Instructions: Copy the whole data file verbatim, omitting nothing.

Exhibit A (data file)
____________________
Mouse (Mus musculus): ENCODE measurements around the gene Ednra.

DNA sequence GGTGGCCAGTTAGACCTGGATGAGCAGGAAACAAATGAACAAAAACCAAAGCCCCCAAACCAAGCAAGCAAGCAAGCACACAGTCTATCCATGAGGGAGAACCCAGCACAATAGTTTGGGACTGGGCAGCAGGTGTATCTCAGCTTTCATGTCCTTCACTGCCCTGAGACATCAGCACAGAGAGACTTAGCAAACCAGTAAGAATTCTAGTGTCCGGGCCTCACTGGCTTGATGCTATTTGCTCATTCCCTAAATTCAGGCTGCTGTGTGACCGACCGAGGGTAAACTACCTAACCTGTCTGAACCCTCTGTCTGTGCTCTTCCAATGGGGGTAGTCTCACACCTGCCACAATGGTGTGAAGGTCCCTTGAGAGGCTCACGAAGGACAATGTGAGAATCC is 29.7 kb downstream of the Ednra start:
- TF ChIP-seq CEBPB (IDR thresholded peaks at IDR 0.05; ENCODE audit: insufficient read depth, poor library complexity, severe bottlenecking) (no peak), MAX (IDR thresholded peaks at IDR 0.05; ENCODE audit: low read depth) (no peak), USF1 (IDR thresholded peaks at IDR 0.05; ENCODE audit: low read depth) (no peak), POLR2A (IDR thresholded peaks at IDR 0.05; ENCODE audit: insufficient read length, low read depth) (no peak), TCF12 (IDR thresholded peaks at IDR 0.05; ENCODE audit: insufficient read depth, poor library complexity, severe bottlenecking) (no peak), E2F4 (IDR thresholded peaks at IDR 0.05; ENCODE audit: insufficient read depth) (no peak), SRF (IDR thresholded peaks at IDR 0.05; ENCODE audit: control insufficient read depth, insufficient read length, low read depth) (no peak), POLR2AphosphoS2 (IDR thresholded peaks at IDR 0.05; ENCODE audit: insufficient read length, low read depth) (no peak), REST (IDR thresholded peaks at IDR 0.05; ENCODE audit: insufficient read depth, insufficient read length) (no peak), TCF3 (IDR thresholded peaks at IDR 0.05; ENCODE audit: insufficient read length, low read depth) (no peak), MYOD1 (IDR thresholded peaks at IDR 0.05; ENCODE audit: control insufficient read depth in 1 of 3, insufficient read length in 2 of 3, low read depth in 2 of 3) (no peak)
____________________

Mouse (Mus musculus): ENCODE measurements around the gene Ednra.

DNA sequence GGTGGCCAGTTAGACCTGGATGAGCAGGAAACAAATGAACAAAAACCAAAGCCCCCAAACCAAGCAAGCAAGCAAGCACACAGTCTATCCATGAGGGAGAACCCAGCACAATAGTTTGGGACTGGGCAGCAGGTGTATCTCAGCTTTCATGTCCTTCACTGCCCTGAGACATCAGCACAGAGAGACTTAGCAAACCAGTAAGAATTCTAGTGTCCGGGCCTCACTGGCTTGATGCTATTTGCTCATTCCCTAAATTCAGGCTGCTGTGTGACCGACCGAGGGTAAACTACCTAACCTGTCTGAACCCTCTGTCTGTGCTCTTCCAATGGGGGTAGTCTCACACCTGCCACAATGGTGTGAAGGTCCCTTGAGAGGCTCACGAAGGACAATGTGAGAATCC is 29.7 kb downstream of the Ednra start:
- TF ChIP-seq CEBPB (IDR thresholded peaks at IDR 0.05; ENCODE audit: insufficient read depth, poor library complexity, severe bottlenecking) (no peak), MAX (IDR thresholded peaks at IDR 0.05; ENCODE audit: low read depth) (no peak), USF1 (IDR thresholded peaks at IDR 0.05; ENCODE audit: low read depth) (no peak), POLR2A (IDR thresholded peaks at IDR 0.05; ENCODE audit: insufficient read length, low read depth) (no peak), TCF12 (IDR thresholded peaks at IDR 0.05; ENCODE audit: insufficient read depth, poor library complexity, severe bottlenecking) (no peak), E2F4 (IDR thresholded peaks at IDR 0.05; ENCODE audit: insufficient read depth) (no peak), SRF (IDR thresholded peaks at IDR 0.05; ENCODE audit: control insufficient read depth, insufficient read length, low read depth) (no peak), POLR2AphosphoS2 (IDR thresholded peaks at IDR 0.05; ENCODE audit: insufficient read length, low read depth) (no peak), REST (IDR thresholded peaks at IDR 0.05; ENCODE audit: insufficient read depth, insufficient read length) (no peak), TCF3 (IDR thresholded peaks at IDR 0.05; ENCODE audit: insufficient read length, low read depth) (no peak), MYOD1 (IDR thresholded peaks at IDR 0.05; ENCODE audit: control insufficient read depth in 1 of 3, insufficient read length in 2 of 3, low read depth in 2 of 3) (no peak)